Issue

Health

In Health, Pulitzer Center grantees delve into some of the world’s most pressing health issues and challenges. Featuring a wide range of topics from chronic illnesses to outbreaks and epidemics to reproductive health and public health systems, our reporting looks at the breadth of health issues found across the globe.

We also look at the global footprint of cancer, which kills more people than HIV/AIDS, tuberculosis, and malaria combined. We examine the disproportionate burden placed on poorer countries, as well as the medical and business innovations that allow for treatment once thought too costly or too difficult to deliver.

Other projects look at mental health, including the trauma caused by conflicts like the wars in Syria and Yemen, the effects of pollution on communities, and safety and injury-related deaths, such as in our ongoing Roads Kill project.

By telling the stories of patients, caregivers, and scientists, our reporters are drawing outbreak comparisons and providing lessons for prevention. They are also taking on the challenge of communicating technical information to the lay ear, and ultimately filling the gap between the scientific and public understanding of health crises.

Health

After the Tsunami

After the 2011 disaster, which killed his grandmother and laid waste to his ancestral home, an American journeys to Japan to search for what the tsunami left in its wake.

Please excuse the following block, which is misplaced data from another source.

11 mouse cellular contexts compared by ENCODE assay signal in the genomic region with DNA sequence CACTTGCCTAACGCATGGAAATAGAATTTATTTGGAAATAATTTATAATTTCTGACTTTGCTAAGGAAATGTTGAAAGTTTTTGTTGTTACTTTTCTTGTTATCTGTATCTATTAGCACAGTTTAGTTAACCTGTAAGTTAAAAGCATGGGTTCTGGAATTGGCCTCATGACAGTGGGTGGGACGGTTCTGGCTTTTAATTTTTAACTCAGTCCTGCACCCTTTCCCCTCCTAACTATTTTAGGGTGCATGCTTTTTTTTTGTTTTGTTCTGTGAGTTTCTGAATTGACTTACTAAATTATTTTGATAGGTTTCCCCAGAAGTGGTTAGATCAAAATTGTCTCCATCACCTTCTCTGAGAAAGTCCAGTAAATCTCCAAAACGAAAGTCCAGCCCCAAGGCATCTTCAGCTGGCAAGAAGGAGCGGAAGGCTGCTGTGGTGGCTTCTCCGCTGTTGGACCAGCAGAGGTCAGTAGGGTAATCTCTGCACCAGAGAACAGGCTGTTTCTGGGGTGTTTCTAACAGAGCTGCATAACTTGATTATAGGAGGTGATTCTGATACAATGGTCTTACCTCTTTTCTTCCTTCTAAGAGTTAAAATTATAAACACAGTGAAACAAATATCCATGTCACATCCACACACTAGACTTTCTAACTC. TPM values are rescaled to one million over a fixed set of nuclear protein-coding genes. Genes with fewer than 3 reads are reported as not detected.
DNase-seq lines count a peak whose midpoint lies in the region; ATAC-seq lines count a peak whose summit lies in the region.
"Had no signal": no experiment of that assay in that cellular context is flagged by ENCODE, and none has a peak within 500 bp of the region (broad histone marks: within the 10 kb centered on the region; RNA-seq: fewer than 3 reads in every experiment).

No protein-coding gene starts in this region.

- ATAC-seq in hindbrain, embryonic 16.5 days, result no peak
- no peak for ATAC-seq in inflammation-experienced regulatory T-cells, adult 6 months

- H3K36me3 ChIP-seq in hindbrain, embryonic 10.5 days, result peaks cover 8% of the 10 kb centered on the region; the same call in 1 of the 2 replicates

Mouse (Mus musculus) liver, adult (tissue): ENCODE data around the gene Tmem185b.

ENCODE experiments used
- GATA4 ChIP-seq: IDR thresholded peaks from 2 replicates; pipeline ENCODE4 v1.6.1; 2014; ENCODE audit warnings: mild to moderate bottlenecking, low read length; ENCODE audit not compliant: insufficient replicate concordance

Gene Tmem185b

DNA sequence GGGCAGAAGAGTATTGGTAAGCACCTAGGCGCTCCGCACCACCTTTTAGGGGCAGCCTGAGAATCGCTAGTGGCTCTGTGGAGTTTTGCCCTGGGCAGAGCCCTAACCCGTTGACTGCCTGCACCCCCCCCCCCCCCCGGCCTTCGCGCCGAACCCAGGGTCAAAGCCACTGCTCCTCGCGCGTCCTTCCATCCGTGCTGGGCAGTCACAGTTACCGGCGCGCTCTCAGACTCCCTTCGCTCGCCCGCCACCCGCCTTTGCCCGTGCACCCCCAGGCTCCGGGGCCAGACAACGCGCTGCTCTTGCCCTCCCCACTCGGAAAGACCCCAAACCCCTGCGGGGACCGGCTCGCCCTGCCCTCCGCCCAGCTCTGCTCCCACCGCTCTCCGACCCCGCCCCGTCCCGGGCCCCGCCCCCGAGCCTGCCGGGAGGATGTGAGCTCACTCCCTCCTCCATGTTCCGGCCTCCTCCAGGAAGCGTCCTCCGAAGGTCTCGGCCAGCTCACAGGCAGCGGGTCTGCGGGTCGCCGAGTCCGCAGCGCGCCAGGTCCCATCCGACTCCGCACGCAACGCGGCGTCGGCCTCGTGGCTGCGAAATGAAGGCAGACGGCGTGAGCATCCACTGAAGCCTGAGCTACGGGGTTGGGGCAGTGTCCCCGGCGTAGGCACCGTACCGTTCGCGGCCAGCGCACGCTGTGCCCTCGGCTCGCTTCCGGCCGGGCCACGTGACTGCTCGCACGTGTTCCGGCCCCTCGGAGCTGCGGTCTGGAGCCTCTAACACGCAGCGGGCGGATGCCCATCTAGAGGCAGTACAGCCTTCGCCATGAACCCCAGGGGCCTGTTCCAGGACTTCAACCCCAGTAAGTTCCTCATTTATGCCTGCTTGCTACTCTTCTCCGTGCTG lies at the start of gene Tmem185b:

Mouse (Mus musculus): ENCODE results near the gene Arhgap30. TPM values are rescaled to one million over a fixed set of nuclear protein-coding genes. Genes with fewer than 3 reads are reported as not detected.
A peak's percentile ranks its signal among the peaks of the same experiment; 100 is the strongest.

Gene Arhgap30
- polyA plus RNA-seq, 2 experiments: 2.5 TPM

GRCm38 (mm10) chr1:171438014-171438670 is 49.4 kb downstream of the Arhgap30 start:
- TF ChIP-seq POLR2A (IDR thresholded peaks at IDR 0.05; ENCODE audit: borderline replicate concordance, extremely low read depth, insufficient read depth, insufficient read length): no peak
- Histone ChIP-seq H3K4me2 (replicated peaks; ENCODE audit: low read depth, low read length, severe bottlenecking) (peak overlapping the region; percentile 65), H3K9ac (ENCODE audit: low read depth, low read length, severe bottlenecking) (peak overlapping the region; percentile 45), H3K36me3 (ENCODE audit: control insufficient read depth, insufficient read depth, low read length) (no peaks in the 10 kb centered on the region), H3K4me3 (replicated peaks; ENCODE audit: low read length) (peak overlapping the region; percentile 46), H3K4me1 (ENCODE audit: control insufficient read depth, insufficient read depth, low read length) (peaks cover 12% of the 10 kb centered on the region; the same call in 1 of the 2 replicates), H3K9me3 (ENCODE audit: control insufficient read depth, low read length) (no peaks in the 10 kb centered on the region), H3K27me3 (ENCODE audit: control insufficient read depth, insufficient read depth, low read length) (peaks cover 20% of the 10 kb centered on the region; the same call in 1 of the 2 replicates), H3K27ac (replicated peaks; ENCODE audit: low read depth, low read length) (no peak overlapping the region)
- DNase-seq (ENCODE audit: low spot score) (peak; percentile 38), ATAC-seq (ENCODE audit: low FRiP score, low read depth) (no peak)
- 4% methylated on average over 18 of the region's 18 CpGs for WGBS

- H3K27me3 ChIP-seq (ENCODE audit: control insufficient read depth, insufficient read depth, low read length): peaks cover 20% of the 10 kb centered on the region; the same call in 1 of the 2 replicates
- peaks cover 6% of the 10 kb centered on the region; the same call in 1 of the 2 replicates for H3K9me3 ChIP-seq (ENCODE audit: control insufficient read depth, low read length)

Oriol Mitjà Plans End to Yaws Disease

A young Catalan physician-scientist working on a remote island in Papua New Guinea has single-handedly revived the old quest to eradicate yaws, a disfiguring skin and bone disease.

Yemen: A Weary Nation

Three years into the civil and international war, Yemen's health systems are failing. This project will show the variety of health challenges facing Yemenis: trauma, cholera, chronic, and shortage.

Criminal Justice Challenges

Two reports on criminal justice: a look at efforts to keep the mentally ill out of jail and an examination of the struggle to provide the poor with public defenders.

Native American Youth: Health and Sports

Native youth are nine times more likely to develop Type 2 diabetes than their non-Hispanic white peers, according to an NIH study . Community organizations in New Mexico would like to change that.

Meet the Journalist: Neil Brandvold

Photojournalist Neil Brandvold investigates the paralytic disease Konzo that has inflicted polio-life symptoms on thousands of the most impoverished people in Democratic Republic of Congo.